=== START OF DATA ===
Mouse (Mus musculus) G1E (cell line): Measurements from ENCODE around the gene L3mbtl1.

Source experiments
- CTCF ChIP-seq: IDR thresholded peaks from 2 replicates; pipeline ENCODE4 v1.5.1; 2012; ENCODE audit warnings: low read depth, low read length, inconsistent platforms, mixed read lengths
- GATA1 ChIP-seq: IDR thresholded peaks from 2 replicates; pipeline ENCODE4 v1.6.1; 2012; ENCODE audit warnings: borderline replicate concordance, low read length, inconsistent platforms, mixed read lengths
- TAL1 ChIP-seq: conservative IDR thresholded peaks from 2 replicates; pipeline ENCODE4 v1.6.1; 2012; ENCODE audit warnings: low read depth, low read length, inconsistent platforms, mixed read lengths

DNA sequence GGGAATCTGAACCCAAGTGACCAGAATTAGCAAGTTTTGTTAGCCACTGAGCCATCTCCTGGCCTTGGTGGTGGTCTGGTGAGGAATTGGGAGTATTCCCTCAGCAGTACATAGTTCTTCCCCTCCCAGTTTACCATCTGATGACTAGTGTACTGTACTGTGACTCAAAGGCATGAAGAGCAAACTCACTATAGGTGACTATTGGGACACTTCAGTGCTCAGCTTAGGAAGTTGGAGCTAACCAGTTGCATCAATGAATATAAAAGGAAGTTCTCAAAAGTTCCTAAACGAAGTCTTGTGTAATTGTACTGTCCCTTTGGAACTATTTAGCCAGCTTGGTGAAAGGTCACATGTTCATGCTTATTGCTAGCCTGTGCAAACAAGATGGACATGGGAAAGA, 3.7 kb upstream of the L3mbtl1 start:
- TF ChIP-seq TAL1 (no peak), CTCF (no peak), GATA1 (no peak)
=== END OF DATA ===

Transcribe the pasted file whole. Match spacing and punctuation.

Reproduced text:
Mouse (Mus musculus) G1E (cell line): Measurements from ENCODE around the gene L3mbtl1.

Source experiments
- CTCF ChIP-seq: IDR thresholded peaks from 2 replicates; pipeline ENCODE4 v1.5.1; 2012; ENCODE audit warnings: low read depth, low read length, inconsistent platforms, mixed read lengths
- GATA1 ChIP-seq: IDR thresholded peaks from 2 replicates; pipeline ENCODE4 v1.6.1; 2012; ENCODE audit warnings: borderline replicate concordance, low read length, inconsistent platforms, mixed read lengths
- TAL1 ChIP-seq: conservative IDR thresholded peaks from 2 replicates; pipeline ENCODE4 v1.6.1; 2012; ENCODE audit warnings: low read depth, low read length, inconsistent platforms, mixed read lengths

DNA sequence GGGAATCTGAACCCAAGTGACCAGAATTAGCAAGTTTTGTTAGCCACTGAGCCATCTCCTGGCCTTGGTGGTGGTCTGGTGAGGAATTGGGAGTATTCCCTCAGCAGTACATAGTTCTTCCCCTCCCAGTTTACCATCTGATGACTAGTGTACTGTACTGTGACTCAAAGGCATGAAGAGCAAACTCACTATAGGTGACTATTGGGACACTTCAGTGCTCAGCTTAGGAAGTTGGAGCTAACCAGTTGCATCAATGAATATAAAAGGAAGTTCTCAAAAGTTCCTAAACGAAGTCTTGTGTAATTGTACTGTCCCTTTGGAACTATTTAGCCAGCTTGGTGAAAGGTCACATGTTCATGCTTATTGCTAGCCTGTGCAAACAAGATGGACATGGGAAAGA, 3.7 kb upstream of the L3mbtl1 start:
- TF ChIP-seq TAL1 (no peak), CTCF (no peak), GATA1 (no peak)